While this example may seem a far cry from the realities of intensely urbanized life, the principles remain the same. To what degree are the resources you need to facilitate your activities reliant on the unnecessary expenditure of energy? Are there ways in which you could support your friends so that they too can reduce the impact of their activities? Could you carpool to the grocery store and go shopping together? These are examples of cooling actions that we all can consider to not only limit energy use but connect more deeply with each other. 

On a more fundamental level, in order to successfully coordinate such activity, we must cultivate a high degree of trust. Developing this trust is both an internal and interpersonal practice of reciprocal exchange that strengthens our sense of belonging, care and interconnectivity. In this way, taking cooling economic actions cools our minds thereby creating a positive feedback loop in the direction of total coolness, or what Dharma practitioners call nirvana.  

Prototyping Dharmic finance

Drawing on her experience with the Zero Degree Project, Vienna wanted to find a way of integrating the interdependent metrics of time, temperature, and capital into a functional sense-making tool for the climate conscious to better understand the impacts of their behavior. 

Furthermore, to realize the goal of a global cooling economy, one in which economic activity and wealth creation do not further contribute to rising temperature, the presence of a positive incentive structure capable of rewarding “cooling” actions also seemed necessary.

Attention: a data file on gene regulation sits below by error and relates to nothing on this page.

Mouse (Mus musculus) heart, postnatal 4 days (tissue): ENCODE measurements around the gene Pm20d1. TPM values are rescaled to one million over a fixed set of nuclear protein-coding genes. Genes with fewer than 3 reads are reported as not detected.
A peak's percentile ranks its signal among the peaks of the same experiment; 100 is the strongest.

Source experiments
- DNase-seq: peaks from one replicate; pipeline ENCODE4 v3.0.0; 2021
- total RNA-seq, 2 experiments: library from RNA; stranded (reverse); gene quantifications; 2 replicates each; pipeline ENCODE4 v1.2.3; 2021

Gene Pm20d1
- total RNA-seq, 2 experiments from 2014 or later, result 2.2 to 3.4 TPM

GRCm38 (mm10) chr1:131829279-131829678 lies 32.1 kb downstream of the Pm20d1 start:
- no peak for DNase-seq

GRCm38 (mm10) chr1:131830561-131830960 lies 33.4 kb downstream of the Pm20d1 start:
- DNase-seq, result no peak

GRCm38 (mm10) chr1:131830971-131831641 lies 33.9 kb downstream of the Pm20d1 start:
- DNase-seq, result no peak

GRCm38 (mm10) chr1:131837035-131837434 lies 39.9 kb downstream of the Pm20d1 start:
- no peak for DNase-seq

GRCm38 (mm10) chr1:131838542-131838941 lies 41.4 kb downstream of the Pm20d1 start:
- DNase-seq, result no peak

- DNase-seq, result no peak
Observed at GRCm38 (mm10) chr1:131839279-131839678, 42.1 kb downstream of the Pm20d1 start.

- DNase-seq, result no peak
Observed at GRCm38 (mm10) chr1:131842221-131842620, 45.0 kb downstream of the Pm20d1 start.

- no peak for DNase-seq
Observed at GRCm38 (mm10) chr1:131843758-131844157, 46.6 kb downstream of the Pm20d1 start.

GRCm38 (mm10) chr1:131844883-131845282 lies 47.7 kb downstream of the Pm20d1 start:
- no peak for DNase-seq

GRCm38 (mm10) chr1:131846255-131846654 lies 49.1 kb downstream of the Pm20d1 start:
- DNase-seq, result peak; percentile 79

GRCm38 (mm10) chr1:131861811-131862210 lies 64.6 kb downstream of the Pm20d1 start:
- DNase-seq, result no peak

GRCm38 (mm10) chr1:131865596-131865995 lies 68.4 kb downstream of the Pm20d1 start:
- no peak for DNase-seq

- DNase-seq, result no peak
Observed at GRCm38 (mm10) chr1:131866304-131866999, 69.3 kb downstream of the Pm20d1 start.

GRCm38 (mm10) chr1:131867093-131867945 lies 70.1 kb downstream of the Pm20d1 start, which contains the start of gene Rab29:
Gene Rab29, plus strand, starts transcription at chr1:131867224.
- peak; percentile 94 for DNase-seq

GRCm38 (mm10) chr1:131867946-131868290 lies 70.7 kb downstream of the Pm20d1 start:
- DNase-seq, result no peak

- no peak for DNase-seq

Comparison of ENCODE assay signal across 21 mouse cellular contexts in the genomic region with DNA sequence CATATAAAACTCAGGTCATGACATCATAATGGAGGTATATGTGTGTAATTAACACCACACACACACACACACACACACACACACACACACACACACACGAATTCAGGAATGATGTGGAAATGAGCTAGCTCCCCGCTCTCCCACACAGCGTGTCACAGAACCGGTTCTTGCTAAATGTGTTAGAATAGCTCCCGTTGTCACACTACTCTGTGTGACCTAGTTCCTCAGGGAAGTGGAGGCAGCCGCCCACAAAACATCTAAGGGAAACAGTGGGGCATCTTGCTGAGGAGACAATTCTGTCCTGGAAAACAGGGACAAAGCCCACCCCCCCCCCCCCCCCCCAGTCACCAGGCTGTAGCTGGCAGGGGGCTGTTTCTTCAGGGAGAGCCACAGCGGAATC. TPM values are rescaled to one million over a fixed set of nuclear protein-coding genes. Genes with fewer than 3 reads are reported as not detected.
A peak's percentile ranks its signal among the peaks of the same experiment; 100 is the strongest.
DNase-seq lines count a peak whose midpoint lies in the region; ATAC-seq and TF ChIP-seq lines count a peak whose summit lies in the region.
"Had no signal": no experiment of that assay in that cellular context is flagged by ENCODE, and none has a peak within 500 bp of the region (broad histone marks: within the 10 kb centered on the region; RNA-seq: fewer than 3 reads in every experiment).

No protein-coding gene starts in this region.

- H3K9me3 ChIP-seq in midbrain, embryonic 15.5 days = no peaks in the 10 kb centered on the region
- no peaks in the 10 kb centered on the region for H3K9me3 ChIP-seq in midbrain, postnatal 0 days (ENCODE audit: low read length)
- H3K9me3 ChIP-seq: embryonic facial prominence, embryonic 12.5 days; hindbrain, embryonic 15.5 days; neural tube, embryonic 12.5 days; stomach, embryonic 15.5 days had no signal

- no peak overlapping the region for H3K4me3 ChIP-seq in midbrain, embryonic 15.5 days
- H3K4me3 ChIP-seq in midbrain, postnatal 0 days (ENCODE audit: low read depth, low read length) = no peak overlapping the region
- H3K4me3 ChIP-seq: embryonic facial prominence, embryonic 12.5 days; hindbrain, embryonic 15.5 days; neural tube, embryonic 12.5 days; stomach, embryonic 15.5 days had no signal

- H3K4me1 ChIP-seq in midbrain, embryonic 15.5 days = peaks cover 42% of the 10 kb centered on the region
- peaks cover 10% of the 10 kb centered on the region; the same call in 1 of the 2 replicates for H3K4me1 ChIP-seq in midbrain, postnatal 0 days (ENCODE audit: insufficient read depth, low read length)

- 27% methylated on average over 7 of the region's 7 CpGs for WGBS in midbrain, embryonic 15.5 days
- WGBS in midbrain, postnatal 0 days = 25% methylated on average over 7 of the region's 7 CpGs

Blending these two core needs, Vienna’s team evolved Project Bowl into Project Kelvin, described as an alternative financial system in alignment with the first Buddhist precept “to refrain from taking life.”

This experimental economic sandbox was designed to track the complex system impact of any logged activity on a public ledger, using both integrated assessment tools and subjective polling from others using the platform. The Project Kelvin team outlined their techno-Dharmic goal as such: “just like Google’s Pagerank algorithm caused people to optimize their content for search engines (SEO), we’re working to create new algorithms that cause people to optimize their actions for Wisdom (WEO).” 

Image courtesy of Vienna Svabhava

Participating in Project Kelvin meant that residents at the Monastic Academy would track individual activities and voluntarily report their data as transactions to the collective ledger. After posting their activity, users would be able to vote on if they felt a given transaction had a positive or negative impact. Transactions could also be objectively analyzed using built in tools such as carbon impact, allowing for an integration of quantitative and qualitative value judgements. 

What kept the whole system flowing was a unique token issued as a reward to users who demonstrated positive impact activities. Gaining a token was akin to gaining trust from the other users and, as such, Project Kelvin’s currency was designed to promote a sense of togetherness and mutual support. 

Project Kelvin user interface: Image courtesy of Vienna Svabhava

As the project became a part of life at the Monastic Academy, a variety of deeper experiments into intentionality were conducted to better understand how subjective values play a role in decision-making. If, for instance, one purchased a cross-continental flight to attend a dear friend’s wedding or visit a meditation teacher, was there a way of quantifying the positive subjective externalities of such a trip in comparison to the quantifiable carbon impact and money spent?